I often hear parents complain that their child won’t eat “real” chicken, or will only eat the Mac n Cheese in the blue box, or will only eat a certain kind of sugar cereal. Parents become incredibly frustrated and do not know how to break their child’s bad habit.
Our food supply is now “upside down,” where home-cooked meals from scratch are the exception, and convenience foods are the norm. Author Michael Pollan explains that corporations are now cooking for us. I don’t have problems with convenience, but I do have problems with certain highly processed foods. Here’s why you should, too.
Think of Fruit by the Foot or a breaded fast-food chicken tender. These foods are HYPER tasty, HYPER colored, HYPER textured. And that’s how the kids think food should be—HYPER. Food made at home is BORING in comparison. It’s not as sweet, it’s not as fatty or salty, it doesn’t have that magic crunch that they expect. Their food expectations are “upside down” and unrealistic. If your child’s benchmark for chicken is a fast-food deep fried chicken tender, they’re disappointed when they eat “real” chicken. Compare a plain raisin to a brightly colored sugary treat like Barbie Fruit Gummies. The box is boring, the raisin is boring.
If it was just an occasional treat it wouldn’t be enough to affect your child. But the problem is these hyperpalatable (fancy word for extra tasty) invented foods have invaded all categories of kid food—waffles with syrup built in, dinosaur oatmeal, cookie yogurt, brightly colored sugar cereal, flaming hot chips, fruit gummies, and so on.
Kids are very brand loyal, so they latch onto a certain taste/texture/look/feel and are often unwilling to veer away from their favorite. Yet, if you read the ingredients list of the “favorite,” it contains words you cannot pronounce or identify—things that don’t sound like real food. Here are some suggestions if you would like to break the habit of certain “kid” foods.
9 Steps to Right-Side-Up Eating
- Follow my shopping rules for the ingredients list on foods: FIVE OR LESS IS BEST….MORE THAN 10, THINK AGAIN.
- Second shopping rule: No fake colors. (Yellow Lake, Blue, Red Lake etc.) . Alternatives to popular categories include:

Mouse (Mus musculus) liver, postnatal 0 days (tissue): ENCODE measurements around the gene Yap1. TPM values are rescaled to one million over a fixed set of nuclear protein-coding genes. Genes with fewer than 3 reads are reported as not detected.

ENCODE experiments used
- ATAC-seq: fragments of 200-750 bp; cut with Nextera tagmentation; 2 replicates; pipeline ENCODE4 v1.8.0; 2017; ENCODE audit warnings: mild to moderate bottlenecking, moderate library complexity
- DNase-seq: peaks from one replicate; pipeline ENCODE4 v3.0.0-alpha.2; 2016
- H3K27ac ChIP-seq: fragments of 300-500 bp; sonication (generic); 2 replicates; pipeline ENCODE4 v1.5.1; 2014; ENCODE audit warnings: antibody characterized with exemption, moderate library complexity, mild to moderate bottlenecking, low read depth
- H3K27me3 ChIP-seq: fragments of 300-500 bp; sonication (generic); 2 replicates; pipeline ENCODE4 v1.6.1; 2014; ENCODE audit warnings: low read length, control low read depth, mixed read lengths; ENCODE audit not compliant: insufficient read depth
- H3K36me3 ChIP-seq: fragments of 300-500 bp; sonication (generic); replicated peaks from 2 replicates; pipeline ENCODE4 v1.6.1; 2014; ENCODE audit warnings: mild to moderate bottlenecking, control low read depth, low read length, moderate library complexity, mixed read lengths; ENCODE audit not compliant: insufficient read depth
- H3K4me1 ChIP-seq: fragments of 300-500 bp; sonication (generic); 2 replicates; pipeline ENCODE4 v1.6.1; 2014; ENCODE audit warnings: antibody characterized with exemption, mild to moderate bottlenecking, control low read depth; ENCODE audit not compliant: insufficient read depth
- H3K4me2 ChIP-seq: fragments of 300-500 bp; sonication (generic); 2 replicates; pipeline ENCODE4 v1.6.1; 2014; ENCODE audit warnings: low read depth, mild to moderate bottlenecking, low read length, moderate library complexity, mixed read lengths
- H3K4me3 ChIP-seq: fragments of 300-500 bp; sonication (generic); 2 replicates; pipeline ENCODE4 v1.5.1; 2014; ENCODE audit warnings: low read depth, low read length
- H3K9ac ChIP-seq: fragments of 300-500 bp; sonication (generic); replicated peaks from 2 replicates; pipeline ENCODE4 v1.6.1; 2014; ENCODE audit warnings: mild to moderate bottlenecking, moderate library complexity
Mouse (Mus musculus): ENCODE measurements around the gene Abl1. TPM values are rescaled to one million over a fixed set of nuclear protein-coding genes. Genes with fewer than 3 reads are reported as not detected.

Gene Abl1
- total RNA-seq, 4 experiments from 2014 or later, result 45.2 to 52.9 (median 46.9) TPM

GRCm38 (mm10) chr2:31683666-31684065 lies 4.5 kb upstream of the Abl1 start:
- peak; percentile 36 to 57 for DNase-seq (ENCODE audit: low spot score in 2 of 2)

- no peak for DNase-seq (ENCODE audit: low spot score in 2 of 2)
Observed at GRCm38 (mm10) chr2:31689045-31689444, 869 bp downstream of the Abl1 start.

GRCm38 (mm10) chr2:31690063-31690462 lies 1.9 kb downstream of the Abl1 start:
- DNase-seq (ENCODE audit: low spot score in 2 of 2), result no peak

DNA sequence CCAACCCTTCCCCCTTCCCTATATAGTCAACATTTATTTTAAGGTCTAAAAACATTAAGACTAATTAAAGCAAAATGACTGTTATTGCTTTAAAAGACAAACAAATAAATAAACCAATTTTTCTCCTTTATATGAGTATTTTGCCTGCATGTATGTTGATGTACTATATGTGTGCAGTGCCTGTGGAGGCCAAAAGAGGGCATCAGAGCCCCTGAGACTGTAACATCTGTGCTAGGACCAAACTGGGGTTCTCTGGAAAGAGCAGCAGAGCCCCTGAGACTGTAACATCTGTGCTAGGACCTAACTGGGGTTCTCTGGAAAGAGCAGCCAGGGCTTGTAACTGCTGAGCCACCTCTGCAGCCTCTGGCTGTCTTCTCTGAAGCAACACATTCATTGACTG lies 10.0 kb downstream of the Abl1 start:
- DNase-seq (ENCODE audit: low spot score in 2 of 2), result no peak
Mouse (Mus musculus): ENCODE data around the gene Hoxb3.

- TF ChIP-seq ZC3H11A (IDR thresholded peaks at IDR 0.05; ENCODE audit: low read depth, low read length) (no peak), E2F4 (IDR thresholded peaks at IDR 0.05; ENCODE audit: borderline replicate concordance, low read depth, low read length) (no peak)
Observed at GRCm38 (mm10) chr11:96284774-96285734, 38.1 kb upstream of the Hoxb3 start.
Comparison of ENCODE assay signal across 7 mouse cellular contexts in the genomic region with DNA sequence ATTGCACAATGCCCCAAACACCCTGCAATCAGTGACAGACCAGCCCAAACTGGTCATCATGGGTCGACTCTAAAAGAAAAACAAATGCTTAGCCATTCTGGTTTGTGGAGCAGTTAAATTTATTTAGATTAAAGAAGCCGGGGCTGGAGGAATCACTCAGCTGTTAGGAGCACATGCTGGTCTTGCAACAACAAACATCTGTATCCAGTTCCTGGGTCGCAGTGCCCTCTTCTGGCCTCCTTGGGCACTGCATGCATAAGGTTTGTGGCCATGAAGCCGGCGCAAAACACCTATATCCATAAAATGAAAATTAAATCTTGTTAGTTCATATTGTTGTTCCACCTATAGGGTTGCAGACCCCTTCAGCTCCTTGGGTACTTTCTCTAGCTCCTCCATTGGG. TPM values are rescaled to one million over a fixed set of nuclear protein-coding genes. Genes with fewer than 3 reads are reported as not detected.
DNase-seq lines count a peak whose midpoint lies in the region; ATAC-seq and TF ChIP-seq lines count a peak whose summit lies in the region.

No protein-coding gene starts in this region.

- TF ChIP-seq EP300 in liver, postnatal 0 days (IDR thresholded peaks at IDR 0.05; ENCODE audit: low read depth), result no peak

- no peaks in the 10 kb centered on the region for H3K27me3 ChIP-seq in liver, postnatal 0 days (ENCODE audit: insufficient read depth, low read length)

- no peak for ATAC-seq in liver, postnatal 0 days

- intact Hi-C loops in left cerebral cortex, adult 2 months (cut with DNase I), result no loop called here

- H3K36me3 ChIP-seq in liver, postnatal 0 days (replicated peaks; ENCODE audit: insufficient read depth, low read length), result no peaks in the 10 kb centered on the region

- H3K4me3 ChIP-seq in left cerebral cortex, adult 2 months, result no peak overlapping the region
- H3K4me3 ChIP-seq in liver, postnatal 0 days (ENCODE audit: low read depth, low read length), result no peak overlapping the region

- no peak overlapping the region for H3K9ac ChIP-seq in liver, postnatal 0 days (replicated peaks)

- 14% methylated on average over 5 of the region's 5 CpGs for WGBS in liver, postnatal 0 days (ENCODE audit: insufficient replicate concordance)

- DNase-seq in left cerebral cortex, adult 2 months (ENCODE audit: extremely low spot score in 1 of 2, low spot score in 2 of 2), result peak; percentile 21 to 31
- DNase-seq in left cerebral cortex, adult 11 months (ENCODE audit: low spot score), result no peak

– Yogurt tubes—try Chobani Champions Horizon, Stonyfield or Simple GoGurt instead of regular GoGurt
– Fruit gummies—try fruit leather, natural applesauce, raisins, or gummies with no fake colors, instead of Fruit by the Foot, etc.
– Trix or cookie yogurt—definitely switch to a yogurt without fake colors!
– Popsicles—switch to those with natural coloring, or 100% fruit bars, frozen yogurt tubes, or make your own popsicles
- Don’t worry so much about the food at birthday parties/sports events/school celebrations. At first, just focus on improving the quality of what you buy at the store and make at home.
- For the kid who won’t eat any “real” chicken, ONLY the pre-breaded fast-food or frozen kind: Start making your own chicken tenders at home (recipe on my website www.nutritionskitchen.com or any recipe you like). When you make these, offer no alternative to your child. You do not need to force them to eat it, just keep on making it! (Some parents like to offer “kid’s choice” dinner once a week where they get to have whatever they want) It may take six months or even more to convert your child, but be persistent. The parents are the ones who have to commit here, and yes it is a bit more work, but so worth it. Don’t give up!
- Eat and offer more 1-ingredient foods on their plates, including:
- Cook more. More might mean once a week for you. Anything is fine, just start from where you are. I highly recommend The Mom 100 Cookbook by Katie Workman.
- Challenge yourself to make a meal with 1-ingredient items. You can start slowly by switching from pancake mix to making your own. Follow any recipe (I like the Mom 100 Cookbook, Cook’s Illustrated, Epicurious). Make a smoothie, or a soup.
- Get your kids involved in counting ingredients. Give them a magnifying glass and let them play Food Detective, identifying fake colors in food.
- For kids, start slowly and have compassion. They’re used to a certain way of eating and are extremely brand loyal. See more on my Picky Eating section on www.nutritionskitchen.com.